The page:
Hospitals send many patients home with 'risky' antibiotics, study finds

Even as hospitals attempt to reduce prescriptions of fluoroquinolones — a powerful but risky antibiotic group — many patients are still discharged with prescriptions for those drugs, upping their risk of superbug infections, a study published in Clinical Infectious Diseases found.

Fluoroquinolones have been linked to the rise of drug-resistant organisms, Clostridioides difficile infections and ruptures of Achilles tendons. The FDA has issued several warnings about their side effects.

Researchers from Ann Arbor-based Michigan Medicine reviewed prescriptions from 48 Michigan hospitals.

They found discharge-related prescriptions accounted for two-thirds of the fluoroquinolone supply prescribed to the nearly 12,000 patients treated for pneumonia or urinary tract infections.

The hospitals that said they are trying to cut fluoroquinolone use were twice as likely to discharge patients with a new prescription for a drug in that group, the researchers found.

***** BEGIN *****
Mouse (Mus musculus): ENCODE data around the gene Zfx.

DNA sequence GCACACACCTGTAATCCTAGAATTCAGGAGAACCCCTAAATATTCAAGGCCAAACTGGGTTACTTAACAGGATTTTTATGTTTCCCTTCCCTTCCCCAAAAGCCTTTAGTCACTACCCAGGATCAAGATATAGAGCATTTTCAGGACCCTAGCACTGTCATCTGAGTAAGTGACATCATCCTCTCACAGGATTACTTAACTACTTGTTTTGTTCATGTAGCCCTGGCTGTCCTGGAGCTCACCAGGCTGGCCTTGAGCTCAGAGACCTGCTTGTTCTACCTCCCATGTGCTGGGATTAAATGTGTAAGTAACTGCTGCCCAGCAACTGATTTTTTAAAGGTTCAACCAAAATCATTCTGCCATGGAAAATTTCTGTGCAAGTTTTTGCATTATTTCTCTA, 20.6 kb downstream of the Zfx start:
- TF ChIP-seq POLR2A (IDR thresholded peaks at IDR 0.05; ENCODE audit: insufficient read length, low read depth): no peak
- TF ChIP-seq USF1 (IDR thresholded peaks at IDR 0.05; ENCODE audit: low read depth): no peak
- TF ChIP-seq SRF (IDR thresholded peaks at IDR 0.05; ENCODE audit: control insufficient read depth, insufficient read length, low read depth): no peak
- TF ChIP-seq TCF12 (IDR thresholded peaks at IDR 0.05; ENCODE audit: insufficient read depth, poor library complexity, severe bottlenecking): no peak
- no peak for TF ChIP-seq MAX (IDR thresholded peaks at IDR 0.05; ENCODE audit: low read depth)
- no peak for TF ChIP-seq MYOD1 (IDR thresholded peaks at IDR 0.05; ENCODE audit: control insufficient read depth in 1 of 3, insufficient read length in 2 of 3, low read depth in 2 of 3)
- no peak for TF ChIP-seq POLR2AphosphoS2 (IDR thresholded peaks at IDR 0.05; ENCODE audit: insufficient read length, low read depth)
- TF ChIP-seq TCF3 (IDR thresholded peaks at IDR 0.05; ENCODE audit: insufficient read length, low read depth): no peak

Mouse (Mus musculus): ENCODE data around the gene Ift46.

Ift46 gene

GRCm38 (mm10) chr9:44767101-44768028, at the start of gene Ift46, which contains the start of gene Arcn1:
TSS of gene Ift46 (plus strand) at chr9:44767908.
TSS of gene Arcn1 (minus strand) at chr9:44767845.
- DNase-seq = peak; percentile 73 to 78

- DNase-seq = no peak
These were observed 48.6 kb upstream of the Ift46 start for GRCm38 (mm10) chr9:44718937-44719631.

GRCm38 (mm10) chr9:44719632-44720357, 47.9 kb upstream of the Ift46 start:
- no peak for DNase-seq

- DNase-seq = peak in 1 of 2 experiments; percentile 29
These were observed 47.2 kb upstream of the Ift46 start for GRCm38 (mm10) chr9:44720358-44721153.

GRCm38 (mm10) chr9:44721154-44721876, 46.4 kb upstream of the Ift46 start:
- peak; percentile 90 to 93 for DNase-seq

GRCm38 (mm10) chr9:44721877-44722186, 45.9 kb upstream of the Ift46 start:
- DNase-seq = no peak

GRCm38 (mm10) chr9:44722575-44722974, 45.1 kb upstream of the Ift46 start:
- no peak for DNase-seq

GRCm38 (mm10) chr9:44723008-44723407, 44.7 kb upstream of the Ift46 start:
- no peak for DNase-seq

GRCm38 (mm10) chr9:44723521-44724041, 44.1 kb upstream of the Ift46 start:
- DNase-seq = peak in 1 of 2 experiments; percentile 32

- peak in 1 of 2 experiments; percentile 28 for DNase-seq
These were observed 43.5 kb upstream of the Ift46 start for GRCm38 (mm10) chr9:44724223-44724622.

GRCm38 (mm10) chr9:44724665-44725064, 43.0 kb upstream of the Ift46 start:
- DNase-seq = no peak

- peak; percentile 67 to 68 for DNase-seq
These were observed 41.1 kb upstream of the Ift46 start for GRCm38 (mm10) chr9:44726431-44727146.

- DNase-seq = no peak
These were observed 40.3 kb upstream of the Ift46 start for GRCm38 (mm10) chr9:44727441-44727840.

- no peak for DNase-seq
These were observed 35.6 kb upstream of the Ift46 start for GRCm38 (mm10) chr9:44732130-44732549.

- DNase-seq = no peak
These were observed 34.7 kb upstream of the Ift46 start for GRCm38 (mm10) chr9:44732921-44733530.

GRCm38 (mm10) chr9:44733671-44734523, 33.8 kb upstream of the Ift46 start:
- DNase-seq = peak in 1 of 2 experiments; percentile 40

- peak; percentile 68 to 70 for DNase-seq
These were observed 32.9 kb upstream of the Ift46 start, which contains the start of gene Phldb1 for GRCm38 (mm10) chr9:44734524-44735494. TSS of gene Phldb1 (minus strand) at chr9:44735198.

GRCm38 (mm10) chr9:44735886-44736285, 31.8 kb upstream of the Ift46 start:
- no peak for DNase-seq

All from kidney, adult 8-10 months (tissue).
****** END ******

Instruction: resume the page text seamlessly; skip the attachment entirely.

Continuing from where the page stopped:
Overall, one-third of the patients included in the study got a fluoroquinolone prescription at the end of their hospital stay, despite guidelines calling for restricted use.

"Fluoroquinolone antibiotics are easy to use but carry a lot of risk for patients and society at large," said lead study author Valerie Vaughn, MD. "These results show we need to focus on not just their use in hospitals, but also in the prescriptions that we send patients home with. Discharge-prescribing is a big loophole."

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